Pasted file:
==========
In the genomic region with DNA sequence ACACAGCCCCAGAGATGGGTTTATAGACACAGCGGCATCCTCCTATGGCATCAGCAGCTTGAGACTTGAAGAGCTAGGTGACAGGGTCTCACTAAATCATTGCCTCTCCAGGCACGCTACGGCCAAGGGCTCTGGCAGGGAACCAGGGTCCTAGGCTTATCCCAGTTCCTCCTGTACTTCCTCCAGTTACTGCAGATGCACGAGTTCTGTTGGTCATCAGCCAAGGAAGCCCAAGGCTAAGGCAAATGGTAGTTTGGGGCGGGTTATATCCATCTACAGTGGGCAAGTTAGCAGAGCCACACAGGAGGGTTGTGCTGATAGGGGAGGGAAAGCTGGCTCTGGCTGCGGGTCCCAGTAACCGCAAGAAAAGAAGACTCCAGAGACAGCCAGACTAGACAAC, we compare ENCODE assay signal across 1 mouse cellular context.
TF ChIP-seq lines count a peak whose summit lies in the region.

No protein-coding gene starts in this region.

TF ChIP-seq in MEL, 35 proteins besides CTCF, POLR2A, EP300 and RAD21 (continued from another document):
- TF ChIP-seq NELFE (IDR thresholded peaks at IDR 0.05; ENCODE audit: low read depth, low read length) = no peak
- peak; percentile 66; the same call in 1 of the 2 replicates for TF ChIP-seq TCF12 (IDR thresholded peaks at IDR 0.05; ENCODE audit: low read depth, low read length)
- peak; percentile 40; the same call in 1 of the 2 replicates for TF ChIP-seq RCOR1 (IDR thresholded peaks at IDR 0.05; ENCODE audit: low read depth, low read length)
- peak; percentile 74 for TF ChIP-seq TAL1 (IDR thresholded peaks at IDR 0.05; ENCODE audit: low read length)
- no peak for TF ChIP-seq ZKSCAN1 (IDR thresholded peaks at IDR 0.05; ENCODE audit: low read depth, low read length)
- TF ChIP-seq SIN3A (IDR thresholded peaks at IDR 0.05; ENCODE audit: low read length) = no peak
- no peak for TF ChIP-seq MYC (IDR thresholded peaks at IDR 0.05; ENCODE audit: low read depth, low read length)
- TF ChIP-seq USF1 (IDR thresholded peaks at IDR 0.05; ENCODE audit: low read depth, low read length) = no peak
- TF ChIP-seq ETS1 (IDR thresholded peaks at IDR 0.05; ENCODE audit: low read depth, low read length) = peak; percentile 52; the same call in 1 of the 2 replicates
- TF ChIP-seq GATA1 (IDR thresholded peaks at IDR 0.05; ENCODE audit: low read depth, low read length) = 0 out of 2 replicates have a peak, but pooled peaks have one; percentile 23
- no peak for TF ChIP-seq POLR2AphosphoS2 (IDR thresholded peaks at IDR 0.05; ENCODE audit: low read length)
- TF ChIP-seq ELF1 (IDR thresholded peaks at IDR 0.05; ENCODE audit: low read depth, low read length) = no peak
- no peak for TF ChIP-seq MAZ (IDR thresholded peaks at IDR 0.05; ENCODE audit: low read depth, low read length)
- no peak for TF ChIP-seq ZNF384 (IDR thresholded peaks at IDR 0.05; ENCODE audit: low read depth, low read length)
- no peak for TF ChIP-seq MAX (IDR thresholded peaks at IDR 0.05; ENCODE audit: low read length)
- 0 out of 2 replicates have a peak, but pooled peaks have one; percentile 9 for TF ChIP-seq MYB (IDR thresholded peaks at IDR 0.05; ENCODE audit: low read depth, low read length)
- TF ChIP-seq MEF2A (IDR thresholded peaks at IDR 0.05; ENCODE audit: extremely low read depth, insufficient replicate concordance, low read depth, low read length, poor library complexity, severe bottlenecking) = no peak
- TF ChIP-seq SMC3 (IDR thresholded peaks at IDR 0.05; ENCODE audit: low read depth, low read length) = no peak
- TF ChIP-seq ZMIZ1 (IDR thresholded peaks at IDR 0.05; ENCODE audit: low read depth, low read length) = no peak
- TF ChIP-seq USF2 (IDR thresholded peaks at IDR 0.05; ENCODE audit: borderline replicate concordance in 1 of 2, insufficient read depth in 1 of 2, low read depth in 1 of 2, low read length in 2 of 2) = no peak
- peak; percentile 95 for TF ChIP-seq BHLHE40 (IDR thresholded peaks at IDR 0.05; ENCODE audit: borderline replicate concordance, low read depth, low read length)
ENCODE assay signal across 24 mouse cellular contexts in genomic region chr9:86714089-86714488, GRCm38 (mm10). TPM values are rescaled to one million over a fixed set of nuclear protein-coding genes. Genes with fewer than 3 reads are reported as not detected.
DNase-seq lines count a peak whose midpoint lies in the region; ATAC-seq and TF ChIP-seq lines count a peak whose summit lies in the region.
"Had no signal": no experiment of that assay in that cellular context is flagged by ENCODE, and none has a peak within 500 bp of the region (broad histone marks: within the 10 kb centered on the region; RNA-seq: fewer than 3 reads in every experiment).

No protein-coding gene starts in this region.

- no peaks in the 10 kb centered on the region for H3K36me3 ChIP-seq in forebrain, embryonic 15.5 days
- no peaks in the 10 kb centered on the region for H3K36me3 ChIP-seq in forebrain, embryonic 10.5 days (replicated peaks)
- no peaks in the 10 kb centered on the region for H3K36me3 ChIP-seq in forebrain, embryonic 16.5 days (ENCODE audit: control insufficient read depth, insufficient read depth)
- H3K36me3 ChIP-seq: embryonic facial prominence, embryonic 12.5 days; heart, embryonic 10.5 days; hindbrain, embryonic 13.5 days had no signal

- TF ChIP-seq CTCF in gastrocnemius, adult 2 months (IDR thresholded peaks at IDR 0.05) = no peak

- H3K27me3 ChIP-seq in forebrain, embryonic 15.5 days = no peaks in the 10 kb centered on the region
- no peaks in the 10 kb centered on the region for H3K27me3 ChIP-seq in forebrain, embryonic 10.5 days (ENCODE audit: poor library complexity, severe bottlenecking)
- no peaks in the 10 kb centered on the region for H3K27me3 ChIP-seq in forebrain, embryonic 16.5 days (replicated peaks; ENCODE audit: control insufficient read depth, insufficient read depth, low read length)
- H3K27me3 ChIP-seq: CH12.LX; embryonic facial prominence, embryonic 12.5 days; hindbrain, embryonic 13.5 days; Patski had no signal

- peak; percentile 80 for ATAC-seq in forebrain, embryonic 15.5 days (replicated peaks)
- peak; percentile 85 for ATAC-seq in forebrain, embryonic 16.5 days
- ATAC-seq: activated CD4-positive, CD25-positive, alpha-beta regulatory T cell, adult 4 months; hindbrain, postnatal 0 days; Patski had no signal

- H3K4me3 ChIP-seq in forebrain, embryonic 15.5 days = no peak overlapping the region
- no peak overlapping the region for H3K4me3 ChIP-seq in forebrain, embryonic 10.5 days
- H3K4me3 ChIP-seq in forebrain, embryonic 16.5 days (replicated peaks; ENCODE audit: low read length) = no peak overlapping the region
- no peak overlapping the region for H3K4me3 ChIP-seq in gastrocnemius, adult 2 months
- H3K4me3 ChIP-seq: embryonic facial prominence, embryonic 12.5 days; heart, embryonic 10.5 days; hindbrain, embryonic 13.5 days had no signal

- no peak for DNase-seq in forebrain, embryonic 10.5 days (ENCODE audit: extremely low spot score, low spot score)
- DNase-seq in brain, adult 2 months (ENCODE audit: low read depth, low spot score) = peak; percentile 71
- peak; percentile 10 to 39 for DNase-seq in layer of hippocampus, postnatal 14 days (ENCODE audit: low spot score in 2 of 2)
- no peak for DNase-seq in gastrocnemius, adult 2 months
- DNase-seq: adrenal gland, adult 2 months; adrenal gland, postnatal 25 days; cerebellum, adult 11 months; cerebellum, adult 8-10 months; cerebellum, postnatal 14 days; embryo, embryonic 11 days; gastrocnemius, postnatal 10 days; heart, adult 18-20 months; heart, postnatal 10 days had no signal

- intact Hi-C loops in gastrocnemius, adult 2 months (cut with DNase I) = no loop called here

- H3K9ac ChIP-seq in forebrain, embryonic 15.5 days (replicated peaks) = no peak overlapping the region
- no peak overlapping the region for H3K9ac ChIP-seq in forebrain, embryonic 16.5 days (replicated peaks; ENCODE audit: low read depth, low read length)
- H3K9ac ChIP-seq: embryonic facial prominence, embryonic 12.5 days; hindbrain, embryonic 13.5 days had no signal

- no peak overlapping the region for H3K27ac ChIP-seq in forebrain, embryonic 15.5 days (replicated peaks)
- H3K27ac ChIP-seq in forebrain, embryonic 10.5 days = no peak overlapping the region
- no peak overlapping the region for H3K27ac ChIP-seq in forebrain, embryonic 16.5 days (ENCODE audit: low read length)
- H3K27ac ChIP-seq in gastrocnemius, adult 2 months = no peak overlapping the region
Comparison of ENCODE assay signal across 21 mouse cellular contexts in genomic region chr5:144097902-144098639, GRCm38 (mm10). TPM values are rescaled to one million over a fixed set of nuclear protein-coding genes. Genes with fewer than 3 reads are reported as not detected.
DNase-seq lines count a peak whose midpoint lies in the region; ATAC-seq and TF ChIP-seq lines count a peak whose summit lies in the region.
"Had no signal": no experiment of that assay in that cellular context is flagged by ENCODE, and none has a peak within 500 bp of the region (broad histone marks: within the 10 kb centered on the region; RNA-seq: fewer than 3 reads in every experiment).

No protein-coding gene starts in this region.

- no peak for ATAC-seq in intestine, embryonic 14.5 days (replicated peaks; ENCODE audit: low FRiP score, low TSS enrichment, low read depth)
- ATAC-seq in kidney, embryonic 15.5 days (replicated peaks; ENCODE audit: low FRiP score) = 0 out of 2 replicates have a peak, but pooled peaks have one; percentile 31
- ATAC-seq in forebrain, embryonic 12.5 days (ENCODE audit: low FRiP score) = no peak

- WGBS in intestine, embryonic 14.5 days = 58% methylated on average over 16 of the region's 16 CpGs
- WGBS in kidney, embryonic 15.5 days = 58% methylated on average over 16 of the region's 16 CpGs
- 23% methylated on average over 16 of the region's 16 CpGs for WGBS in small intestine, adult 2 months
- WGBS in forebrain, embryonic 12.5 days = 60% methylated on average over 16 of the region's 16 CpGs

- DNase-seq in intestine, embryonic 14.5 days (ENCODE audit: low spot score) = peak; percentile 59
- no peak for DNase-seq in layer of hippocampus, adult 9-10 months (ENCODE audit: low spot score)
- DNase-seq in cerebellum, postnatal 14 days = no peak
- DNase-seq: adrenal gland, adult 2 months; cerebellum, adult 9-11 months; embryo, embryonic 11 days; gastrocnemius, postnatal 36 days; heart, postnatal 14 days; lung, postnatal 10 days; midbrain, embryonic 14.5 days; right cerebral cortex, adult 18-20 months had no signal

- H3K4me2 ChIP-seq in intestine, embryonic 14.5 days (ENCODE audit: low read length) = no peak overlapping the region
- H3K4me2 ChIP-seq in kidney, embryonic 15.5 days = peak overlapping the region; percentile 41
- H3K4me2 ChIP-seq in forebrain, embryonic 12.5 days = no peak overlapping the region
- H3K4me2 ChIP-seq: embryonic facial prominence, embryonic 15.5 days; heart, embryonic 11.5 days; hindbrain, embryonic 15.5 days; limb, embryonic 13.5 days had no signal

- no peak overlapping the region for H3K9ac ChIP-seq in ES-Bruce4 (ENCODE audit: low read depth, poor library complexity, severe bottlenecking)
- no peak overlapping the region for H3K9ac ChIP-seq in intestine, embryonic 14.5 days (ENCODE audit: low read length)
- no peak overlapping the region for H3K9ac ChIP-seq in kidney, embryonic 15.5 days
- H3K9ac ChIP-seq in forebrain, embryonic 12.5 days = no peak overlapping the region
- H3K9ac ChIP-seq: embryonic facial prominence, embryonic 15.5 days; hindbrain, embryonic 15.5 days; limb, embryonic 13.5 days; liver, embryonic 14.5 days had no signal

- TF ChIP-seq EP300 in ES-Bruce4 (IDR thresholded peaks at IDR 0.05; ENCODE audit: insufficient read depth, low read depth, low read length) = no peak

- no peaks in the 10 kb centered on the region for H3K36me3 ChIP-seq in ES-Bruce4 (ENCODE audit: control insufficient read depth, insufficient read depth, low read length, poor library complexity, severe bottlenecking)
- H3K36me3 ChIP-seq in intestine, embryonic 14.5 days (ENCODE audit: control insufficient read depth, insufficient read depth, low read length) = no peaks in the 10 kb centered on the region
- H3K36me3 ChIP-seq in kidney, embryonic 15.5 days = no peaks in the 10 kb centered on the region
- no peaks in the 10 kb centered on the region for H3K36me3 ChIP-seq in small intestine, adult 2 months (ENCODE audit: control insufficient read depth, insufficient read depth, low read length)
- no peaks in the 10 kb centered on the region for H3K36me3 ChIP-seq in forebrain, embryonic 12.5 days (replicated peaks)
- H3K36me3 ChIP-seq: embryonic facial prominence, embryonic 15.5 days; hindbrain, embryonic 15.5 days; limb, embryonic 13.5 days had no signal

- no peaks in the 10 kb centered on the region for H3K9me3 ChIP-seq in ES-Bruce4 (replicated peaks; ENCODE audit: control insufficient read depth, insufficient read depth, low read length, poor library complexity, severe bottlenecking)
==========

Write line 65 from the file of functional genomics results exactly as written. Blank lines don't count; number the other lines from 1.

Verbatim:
- ATAC-seq in kidney, embryonic 15.5 days (replicated peaks; ENCODE audit: low FRiP score) = 0 out of 2 replicates have a peak, but pooled peaks have one; percentile 31